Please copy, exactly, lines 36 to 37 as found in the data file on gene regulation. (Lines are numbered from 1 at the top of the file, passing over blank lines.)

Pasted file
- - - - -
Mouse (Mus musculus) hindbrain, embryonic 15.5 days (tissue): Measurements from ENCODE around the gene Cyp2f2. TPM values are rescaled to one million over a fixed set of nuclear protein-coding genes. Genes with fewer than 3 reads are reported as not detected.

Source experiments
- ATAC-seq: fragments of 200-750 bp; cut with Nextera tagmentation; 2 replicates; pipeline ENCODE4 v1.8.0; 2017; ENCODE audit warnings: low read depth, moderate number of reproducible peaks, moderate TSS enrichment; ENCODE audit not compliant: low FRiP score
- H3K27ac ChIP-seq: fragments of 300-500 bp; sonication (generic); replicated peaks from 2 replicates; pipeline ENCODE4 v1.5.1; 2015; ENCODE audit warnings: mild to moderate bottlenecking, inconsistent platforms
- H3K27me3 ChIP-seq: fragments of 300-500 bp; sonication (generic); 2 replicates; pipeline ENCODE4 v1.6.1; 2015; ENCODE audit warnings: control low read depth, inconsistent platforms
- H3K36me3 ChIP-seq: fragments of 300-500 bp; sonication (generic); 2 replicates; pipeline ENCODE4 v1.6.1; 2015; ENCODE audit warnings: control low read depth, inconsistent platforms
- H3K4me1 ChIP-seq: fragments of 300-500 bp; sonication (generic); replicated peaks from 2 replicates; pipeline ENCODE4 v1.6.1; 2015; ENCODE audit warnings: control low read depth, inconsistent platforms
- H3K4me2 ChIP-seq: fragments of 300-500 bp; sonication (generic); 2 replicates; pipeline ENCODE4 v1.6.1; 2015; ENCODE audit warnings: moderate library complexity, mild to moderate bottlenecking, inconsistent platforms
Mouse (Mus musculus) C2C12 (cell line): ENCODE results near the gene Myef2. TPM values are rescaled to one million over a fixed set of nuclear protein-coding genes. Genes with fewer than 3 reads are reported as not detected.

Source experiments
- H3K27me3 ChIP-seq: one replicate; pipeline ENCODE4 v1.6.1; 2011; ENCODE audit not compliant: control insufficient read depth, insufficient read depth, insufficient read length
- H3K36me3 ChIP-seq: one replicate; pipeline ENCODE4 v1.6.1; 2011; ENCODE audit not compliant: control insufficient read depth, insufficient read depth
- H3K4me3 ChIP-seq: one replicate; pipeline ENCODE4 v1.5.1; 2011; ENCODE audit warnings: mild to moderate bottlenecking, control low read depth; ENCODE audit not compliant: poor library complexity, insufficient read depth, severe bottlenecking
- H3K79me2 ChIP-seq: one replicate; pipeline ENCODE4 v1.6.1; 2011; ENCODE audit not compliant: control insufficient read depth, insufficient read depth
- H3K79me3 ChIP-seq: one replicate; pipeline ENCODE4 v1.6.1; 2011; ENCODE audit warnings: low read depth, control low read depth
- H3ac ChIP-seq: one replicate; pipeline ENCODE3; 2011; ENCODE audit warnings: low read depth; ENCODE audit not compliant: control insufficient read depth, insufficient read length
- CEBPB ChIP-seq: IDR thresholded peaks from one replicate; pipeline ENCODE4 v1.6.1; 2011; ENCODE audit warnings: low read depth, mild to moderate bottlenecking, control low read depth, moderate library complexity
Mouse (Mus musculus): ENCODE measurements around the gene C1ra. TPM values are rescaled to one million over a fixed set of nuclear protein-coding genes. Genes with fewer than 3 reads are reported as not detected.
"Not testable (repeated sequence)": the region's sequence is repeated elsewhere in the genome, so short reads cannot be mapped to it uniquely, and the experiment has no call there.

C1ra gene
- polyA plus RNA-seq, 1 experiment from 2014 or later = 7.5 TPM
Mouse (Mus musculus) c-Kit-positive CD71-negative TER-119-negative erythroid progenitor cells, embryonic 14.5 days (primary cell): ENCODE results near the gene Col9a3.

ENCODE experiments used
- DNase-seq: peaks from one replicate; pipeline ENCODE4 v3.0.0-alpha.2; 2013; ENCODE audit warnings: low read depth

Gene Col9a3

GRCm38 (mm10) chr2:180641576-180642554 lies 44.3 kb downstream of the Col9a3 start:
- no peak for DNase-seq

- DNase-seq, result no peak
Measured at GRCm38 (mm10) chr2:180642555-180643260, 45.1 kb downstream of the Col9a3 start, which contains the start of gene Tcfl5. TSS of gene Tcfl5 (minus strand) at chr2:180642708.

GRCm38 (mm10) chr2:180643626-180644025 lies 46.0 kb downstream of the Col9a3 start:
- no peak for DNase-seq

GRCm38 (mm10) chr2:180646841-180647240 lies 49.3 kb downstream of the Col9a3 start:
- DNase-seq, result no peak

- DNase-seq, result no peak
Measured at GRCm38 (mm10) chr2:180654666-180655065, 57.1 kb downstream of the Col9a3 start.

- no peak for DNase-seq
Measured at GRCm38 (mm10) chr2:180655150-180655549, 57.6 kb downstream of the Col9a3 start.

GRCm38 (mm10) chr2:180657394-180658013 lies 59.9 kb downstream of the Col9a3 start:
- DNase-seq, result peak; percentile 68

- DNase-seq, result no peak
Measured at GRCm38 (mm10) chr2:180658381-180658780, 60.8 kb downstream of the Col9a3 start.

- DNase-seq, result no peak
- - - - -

- no peak for DNase-seq
Measured at GRCm38 (mm10) chr2:180655150-180655549, 57.6 kb downstream of the Col9a3 start.